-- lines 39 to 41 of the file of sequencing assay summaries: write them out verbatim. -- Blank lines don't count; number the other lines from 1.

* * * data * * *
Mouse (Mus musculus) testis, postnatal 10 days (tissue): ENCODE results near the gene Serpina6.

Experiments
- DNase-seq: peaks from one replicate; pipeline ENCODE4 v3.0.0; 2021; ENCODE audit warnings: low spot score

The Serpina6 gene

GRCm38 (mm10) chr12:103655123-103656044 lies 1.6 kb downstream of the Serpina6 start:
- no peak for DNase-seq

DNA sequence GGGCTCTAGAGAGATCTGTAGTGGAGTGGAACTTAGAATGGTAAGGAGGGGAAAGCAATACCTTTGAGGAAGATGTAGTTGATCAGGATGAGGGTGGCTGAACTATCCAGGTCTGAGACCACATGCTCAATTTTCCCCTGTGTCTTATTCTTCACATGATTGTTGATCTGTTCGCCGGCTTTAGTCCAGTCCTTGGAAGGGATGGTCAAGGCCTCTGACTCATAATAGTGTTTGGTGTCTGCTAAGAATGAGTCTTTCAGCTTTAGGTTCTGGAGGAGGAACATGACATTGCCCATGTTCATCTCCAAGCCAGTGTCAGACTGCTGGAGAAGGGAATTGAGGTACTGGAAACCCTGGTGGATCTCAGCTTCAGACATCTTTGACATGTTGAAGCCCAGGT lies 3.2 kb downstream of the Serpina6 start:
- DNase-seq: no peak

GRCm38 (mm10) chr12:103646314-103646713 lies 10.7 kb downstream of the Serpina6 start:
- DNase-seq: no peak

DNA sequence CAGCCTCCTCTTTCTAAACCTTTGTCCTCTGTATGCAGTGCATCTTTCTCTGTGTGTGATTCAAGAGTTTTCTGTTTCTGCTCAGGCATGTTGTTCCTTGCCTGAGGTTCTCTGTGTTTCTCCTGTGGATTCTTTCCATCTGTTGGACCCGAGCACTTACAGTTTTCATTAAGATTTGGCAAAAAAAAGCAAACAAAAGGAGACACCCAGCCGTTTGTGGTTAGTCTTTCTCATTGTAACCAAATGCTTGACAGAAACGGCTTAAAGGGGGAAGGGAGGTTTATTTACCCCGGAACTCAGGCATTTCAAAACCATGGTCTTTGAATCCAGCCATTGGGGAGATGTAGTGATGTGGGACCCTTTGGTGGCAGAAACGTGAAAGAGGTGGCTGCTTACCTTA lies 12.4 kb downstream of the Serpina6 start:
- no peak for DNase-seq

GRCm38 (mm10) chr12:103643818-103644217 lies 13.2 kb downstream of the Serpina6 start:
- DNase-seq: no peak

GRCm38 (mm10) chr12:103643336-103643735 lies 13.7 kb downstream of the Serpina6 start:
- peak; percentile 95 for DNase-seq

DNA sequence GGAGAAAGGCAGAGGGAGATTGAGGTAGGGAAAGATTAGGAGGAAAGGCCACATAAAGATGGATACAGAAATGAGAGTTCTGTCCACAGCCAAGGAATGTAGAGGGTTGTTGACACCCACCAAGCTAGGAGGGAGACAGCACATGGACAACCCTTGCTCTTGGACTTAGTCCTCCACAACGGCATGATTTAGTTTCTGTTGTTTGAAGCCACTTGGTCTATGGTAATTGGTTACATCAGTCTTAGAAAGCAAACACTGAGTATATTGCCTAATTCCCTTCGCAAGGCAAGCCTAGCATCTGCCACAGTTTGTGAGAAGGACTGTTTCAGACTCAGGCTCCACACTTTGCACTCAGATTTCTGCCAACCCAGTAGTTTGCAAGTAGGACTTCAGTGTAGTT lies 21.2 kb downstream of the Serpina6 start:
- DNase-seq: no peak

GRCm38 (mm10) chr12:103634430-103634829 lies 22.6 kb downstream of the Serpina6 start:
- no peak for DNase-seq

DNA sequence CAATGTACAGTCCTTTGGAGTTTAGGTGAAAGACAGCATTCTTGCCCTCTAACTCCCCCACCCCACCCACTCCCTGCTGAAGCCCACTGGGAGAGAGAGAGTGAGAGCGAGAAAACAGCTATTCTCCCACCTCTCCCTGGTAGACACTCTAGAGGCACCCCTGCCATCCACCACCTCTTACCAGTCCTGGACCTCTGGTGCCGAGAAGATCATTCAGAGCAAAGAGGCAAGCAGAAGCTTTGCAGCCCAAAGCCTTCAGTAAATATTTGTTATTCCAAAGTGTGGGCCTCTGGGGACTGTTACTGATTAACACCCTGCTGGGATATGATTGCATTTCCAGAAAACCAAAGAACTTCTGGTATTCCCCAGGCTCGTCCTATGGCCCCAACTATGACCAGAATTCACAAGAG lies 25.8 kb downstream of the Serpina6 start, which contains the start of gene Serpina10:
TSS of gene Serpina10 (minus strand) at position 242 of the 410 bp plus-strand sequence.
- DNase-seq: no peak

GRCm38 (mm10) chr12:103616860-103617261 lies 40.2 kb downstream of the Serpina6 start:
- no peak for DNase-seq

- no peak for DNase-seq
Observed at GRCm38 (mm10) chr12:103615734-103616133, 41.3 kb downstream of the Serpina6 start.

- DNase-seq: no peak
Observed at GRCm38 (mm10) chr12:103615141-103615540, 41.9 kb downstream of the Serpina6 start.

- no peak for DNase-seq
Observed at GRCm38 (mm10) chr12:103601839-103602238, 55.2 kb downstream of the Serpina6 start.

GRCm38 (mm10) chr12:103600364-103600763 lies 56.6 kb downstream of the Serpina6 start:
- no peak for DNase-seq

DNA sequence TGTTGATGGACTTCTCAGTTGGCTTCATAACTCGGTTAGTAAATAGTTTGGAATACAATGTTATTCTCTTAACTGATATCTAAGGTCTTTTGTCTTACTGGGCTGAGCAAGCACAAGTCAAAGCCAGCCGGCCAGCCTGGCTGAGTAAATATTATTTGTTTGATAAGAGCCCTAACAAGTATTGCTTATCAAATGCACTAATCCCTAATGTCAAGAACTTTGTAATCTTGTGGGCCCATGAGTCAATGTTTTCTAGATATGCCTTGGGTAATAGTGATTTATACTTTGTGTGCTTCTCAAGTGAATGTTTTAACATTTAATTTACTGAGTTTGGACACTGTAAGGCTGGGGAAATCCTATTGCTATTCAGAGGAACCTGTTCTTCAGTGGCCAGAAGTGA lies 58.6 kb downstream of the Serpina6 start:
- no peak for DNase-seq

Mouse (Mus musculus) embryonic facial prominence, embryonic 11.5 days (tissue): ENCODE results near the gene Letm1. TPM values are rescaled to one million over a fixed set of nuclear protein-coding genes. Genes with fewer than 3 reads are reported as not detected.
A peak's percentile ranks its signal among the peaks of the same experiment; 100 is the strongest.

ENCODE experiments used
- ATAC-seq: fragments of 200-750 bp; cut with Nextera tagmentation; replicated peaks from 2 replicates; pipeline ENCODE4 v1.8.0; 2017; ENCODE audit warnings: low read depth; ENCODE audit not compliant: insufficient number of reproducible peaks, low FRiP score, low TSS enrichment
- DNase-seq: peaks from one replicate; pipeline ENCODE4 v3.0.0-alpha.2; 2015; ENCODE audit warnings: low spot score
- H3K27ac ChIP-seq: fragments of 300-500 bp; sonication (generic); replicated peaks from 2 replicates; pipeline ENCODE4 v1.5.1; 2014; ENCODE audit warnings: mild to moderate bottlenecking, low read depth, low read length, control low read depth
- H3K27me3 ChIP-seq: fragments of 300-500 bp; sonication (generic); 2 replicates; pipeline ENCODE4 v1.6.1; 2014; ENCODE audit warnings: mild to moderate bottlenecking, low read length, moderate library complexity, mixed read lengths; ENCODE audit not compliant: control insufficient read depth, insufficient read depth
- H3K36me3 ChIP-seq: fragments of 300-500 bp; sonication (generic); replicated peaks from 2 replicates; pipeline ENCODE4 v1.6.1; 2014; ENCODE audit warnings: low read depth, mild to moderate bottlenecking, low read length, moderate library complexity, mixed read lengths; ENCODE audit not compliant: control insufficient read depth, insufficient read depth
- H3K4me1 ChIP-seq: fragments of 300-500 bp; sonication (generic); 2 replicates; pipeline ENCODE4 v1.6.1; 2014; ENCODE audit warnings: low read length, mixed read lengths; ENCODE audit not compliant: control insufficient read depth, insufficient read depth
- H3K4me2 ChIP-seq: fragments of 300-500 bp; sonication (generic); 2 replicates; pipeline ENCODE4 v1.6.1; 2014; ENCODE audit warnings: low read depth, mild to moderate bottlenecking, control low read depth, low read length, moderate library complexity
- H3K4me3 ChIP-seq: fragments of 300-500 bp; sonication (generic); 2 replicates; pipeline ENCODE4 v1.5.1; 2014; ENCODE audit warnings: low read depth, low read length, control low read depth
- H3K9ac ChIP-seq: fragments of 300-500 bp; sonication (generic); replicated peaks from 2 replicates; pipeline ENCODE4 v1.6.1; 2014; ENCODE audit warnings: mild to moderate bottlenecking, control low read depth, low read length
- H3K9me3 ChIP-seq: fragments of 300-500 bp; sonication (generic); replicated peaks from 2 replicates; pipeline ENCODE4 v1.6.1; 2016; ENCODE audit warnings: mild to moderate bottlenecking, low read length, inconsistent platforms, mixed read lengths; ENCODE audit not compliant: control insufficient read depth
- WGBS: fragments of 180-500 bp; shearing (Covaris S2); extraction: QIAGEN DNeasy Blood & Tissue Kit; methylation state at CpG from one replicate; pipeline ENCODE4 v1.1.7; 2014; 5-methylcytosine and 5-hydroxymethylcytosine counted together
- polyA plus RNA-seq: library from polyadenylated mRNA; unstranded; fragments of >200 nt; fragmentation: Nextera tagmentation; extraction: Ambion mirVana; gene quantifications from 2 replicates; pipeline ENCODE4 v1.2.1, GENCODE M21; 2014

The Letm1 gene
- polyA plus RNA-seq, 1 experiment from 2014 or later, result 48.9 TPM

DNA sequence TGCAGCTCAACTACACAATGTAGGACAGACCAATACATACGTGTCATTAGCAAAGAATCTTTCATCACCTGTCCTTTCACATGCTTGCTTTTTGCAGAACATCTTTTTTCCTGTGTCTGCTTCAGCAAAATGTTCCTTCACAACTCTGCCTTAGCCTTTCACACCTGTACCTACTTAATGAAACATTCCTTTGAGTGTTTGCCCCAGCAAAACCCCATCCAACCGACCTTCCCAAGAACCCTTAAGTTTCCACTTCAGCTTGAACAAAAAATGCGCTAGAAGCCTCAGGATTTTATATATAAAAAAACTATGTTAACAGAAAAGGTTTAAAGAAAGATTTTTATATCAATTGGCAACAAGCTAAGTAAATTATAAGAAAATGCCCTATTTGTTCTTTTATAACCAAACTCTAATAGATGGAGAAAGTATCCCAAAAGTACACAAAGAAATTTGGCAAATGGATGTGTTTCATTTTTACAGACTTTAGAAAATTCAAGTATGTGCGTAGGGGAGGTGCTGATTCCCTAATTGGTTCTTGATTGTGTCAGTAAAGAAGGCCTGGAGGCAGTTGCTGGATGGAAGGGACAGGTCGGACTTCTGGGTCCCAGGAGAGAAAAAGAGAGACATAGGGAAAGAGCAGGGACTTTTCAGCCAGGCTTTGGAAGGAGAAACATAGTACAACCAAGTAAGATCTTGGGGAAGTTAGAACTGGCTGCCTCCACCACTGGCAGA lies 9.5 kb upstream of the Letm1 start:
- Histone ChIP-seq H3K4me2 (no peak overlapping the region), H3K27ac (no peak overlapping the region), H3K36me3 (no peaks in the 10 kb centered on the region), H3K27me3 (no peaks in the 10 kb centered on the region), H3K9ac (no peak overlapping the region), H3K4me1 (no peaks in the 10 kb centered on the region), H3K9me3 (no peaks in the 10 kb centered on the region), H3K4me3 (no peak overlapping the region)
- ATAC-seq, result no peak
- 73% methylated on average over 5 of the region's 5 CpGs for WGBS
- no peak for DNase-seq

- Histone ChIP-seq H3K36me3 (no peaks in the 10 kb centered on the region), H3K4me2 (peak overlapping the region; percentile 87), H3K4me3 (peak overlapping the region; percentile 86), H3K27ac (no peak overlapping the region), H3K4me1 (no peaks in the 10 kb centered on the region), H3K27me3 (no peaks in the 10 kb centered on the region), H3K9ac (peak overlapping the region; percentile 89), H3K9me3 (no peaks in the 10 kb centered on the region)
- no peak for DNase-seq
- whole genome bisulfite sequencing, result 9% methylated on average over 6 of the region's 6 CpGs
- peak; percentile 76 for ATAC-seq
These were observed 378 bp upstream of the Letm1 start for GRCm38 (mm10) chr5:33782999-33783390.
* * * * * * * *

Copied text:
- ATAC-seq: fragments of 200-750 bp; cut with Nextera tagmentation; replicated peaks from 2 replicates; pipeline ENCODE4 v1.8.0; 2017; ENCODE audit warnings: low read depth; ENCODE audit not compliant: insufficient number of reproducible peaks, low FRiP score, low TSS enrichment
- DNase-seq: peaks from one replicate; pipeline ENCODE4 v3.0.0-alpha.2; 2015; ENCODE audit warnings: low spot score
- H3K27ac ChIP-seq: fragments of 300-500 bp; sonication (generic); replicated peaks from 2 replicates; pipeline ENCODE4 v1.5.1; 2014; ENCODE audit warnings: mild to moderate bottlenecking, low read depth, low read length, control low read depth